Lyme arthritis molecule found, providing treatment opportunity
A new study has identified a key molecule involved in Lyme arthritis which presents options for preventative therapies.
New research has identified a molecule which contributes to Lyme arthritis, a late stage symptom of Lyme disease. The study findings provide a pathway to develop preventative treatments for the condition.
The study, completed by researchers at Virginia Tech, US, found that as the Lyme-causing bacteria Borrelia burgdorferi multiplies, it sheds a cellular component called peptidoglycan in synovial fluid. As the bacteria genome does not have the appropriate proteins to recycle it back into the cell, the peptidoglycan produces an inflammatory response from the body. The molecule then persists in the synovial fluid and produces more inflammation as the body has no counter response.
“This discovery will help researchers improve diagnostic tests and may lead to new treatment options for patients suffering with Lyme arthritis,” said Brandon Jutras, the lead author on the study. “This is an important finding and we think that it has major implications for many manifestations of Lyme disease, not just Lyme arthritis.”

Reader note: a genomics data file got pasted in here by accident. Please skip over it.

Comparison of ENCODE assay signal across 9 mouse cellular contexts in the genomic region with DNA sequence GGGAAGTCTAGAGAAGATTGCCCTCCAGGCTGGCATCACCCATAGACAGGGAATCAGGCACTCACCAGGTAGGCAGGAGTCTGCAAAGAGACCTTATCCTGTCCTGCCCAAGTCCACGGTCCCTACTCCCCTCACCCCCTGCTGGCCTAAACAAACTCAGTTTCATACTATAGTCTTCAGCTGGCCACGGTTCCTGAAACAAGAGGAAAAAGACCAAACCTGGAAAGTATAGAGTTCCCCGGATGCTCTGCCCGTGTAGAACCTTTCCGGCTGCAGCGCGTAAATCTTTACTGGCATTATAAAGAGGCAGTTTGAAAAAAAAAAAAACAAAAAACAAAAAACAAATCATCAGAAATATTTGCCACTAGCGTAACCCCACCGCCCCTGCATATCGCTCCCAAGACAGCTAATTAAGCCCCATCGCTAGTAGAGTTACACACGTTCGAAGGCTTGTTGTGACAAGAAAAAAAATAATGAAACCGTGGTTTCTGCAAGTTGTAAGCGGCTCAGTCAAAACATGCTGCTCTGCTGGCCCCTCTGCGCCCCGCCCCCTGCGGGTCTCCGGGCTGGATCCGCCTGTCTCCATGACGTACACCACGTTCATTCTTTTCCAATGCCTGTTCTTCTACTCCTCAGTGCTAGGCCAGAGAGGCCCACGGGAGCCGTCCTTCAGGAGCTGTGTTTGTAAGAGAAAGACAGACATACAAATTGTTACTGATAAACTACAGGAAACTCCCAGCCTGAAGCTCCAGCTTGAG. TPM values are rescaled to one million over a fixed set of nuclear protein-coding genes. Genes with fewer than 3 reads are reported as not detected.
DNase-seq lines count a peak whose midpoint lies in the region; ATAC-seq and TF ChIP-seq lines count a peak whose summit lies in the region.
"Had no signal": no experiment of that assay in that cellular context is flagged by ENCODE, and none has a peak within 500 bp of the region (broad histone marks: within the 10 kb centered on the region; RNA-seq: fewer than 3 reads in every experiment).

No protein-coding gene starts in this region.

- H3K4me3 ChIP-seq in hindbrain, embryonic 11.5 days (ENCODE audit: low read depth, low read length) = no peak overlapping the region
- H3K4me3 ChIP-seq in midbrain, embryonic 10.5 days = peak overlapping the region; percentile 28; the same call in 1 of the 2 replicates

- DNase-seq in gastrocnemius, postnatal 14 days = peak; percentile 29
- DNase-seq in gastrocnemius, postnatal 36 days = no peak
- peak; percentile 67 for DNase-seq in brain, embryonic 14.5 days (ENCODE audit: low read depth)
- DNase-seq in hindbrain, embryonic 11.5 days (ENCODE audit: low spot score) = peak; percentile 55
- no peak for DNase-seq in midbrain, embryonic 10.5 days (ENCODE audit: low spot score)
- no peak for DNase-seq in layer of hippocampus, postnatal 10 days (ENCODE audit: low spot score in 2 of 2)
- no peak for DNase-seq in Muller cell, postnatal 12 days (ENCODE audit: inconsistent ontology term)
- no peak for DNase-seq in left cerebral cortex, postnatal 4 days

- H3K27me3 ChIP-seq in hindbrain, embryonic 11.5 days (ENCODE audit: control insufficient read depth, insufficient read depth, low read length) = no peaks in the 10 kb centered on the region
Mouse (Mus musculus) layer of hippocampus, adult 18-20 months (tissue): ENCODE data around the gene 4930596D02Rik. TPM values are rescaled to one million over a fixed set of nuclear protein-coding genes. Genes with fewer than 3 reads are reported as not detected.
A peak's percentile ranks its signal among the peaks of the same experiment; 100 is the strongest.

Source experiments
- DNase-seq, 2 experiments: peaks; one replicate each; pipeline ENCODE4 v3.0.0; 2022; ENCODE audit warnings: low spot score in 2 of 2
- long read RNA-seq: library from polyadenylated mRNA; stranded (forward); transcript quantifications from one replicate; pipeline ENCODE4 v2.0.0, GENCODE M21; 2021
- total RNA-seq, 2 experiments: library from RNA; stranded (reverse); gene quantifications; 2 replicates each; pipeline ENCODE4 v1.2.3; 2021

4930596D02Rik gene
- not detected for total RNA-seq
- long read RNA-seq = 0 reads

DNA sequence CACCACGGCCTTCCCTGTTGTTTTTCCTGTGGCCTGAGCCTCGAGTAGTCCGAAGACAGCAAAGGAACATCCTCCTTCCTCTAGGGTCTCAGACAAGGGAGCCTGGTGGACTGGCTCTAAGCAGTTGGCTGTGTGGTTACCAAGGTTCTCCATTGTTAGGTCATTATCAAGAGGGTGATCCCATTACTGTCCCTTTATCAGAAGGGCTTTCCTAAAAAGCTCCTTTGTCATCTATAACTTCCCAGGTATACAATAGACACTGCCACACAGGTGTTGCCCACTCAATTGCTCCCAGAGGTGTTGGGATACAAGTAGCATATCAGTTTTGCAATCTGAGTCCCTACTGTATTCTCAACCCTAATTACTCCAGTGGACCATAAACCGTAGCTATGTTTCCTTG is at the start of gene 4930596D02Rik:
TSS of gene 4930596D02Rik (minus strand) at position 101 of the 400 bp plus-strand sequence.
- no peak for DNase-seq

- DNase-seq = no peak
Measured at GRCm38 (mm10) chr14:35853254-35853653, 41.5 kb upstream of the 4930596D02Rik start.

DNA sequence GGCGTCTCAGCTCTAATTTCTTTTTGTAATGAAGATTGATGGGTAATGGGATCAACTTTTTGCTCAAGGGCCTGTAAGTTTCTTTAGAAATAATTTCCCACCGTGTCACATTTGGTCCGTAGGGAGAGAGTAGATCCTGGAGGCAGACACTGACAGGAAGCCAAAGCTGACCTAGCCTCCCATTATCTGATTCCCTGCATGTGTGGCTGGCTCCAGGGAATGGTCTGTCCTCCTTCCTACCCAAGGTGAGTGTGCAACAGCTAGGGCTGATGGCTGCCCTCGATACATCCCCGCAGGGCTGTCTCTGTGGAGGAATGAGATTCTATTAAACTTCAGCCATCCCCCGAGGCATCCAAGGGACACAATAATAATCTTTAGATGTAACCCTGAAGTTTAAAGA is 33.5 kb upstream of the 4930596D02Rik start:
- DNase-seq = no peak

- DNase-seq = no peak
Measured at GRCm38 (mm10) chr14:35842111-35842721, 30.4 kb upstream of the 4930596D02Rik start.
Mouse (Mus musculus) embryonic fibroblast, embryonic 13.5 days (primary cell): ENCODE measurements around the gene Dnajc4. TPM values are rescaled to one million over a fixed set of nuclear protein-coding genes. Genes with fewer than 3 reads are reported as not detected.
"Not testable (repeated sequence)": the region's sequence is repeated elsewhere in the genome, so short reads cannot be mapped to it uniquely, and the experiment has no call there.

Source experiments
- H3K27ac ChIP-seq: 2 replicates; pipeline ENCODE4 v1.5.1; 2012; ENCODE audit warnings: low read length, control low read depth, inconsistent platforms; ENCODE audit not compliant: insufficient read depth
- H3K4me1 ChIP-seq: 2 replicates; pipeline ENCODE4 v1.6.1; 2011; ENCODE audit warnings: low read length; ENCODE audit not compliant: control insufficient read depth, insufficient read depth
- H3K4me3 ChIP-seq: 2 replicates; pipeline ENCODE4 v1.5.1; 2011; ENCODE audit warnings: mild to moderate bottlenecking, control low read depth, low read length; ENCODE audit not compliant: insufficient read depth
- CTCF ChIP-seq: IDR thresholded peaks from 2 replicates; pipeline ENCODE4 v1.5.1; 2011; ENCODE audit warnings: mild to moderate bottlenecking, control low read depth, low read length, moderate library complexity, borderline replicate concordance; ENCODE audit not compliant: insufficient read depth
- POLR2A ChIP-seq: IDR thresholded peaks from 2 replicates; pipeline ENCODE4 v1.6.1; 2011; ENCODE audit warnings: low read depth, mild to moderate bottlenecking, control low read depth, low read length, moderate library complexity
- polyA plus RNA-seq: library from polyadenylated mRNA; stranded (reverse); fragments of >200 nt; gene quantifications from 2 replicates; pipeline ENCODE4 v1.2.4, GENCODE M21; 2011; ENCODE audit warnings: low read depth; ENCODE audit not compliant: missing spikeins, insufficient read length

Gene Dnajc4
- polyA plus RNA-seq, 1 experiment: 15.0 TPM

The Centers for Disease Control, US, approximates that 300,000 people are diagnosed with Lyme disease in the US every year.
“We are interested in understanding everything associated with how patients respond, how we can prevent that response and how we could possibly intervene with blocking therapies or therapies that eliminate the molecule entirely,” Jutras continued.
The findings were published in the Proceedings of the National Academy of Sciences.